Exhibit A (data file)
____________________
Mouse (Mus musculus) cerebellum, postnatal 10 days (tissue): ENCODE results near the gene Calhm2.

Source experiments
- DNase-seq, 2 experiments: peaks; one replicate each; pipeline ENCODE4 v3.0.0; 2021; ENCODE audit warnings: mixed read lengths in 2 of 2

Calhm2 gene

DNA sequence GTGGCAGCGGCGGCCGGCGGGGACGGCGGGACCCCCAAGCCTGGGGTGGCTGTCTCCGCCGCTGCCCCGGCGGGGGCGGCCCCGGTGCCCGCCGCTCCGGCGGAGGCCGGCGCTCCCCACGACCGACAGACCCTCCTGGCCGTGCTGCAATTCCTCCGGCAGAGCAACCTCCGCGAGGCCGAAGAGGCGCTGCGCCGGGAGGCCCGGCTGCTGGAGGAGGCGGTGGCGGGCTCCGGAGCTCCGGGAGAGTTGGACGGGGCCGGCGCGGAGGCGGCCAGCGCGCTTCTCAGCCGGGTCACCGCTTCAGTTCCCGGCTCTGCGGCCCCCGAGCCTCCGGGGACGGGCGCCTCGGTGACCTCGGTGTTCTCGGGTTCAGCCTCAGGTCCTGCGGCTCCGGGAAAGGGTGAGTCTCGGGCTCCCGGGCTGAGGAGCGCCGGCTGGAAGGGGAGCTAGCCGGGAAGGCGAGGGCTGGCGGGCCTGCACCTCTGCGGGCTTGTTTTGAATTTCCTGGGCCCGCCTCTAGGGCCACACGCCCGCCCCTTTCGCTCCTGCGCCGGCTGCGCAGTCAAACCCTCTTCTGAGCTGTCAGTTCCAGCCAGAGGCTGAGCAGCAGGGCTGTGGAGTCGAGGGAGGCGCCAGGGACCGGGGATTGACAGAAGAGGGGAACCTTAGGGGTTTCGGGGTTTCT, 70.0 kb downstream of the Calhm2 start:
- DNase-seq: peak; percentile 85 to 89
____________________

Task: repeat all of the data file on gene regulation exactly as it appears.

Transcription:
Mouse (Mus musculus) cerebellum, postnatal 10 days (tissue): ENCODE results near the gene Calhm2.

Source experiments
- DNase-seq, 2 experiments: peaks; one replicate each; pipeline ENCODE4 v3.0.0; 2021; ENCODE audit warnings: mixed read lengths in 2 of 2

Calhm2 gene

DNA sequence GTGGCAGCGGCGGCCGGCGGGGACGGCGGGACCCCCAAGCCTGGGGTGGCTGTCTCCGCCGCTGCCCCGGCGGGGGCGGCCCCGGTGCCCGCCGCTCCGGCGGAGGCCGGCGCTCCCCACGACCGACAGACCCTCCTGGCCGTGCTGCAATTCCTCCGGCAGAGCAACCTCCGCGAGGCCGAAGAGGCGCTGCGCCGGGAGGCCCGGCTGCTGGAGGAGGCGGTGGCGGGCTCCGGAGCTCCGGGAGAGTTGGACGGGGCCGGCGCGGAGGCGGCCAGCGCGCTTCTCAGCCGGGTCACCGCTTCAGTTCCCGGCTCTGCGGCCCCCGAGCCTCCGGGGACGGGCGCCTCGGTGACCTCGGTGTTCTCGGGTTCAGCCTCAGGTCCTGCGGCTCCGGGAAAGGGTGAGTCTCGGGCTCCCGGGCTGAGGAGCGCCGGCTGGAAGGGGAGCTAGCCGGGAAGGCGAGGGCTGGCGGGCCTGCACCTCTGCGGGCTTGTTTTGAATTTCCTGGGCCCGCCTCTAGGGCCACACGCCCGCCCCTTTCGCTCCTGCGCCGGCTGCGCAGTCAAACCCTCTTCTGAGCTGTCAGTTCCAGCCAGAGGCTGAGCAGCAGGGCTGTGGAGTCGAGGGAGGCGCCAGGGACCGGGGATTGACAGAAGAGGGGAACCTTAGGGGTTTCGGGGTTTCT, 70.0 kb downstream of the Calhm2 start:
- DNase-seq: peak; percentile 85 to 89